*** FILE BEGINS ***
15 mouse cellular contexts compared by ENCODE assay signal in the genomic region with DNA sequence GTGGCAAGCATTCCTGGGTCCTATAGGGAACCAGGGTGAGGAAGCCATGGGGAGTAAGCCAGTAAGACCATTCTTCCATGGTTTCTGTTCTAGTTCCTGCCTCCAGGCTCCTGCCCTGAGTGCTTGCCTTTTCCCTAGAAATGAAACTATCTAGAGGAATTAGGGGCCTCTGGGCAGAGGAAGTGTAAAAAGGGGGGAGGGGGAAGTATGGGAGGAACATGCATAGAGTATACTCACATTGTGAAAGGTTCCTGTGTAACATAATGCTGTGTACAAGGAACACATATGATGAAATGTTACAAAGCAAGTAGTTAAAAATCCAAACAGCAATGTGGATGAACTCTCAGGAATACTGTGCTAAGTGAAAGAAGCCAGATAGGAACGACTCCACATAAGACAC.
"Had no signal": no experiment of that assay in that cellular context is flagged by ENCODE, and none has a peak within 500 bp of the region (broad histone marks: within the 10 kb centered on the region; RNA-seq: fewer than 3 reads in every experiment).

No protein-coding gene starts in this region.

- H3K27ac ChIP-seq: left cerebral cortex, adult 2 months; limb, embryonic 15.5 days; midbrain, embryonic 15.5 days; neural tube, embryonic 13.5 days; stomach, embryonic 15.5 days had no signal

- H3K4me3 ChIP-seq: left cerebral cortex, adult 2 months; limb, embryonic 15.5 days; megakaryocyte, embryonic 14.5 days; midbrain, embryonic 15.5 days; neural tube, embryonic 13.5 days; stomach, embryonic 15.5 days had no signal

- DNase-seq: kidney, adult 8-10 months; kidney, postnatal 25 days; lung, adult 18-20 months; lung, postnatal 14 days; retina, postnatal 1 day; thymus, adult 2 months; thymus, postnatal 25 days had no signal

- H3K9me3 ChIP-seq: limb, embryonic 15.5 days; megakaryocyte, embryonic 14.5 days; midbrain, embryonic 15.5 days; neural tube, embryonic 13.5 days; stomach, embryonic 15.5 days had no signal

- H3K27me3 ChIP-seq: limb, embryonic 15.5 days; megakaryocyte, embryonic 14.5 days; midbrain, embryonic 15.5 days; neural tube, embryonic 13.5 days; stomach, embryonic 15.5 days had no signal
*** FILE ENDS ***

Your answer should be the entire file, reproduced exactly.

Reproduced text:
15 mouse cellular contexts compared by ENCODE assay signal in the genomic region with DNA sequence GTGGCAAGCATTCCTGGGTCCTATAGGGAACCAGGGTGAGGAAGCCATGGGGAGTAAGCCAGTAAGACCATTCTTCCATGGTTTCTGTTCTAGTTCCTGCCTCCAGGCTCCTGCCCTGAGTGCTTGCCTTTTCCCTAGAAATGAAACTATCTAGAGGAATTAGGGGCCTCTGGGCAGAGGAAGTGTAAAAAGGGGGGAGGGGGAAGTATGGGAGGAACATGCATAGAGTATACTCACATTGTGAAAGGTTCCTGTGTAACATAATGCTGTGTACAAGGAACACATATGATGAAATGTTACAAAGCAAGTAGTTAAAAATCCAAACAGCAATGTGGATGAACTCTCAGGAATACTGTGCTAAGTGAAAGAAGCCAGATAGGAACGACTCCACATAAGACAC.
"Had no signal": no experiment of that assay in that cellular context is flagged by ENCODE, and none has a peak within 500 bp of the region (broad histone marks: within the 10 kb centered on the region; RNA-seq: fewer than 3 reads in every experiment).

No protein-coding gene starts in this region.

- H3K27ac ChIP-seq: left cerebral cortex, adult 2 months; limb, embryonic 15.5 days; midbrain, embryonic 15.5 days; neural tube, embryonic 13.5 days; stomach, embryonic 15.5 days had no signal

- H3K4me3 ChIP-seq: left cerebral cortex, adult 2 months; limb, embryonic 15.5 days; megakaryocyte, embryonic 14.5 days; midbrain, embryonic 15.5 days; neural tube, embryonic 13.5 days; stomach, embryonic 15.5 days had no signal

- DNase-seq: kidney, adult 8-10 months; kidney, postnatal 25 days; lung, adult 18-20 months; lung, postnatal 14 days; retina, postnatal 1 day; thymus, adult 2 months; thymus, postnatal 25 days had no signal

- H3K9me3 ChIP-seq: limb, embryonic 15.5 days; megakaryocyte, embryonic 14.5 days; midbrain, embryonic 15.5 days; neural tube, embryonic 13.5 days; stomach, embryonic 15.5 days had no signal

- H3K27me3 ChIP-seq: limb, embryonic 15.5 days; megakaryocyte, embryonic 14.5 days; midbrain, embryonic 15.5 days; neural tube, embryonic 13.5 days; stomach, embryonic 15.5 days had no signal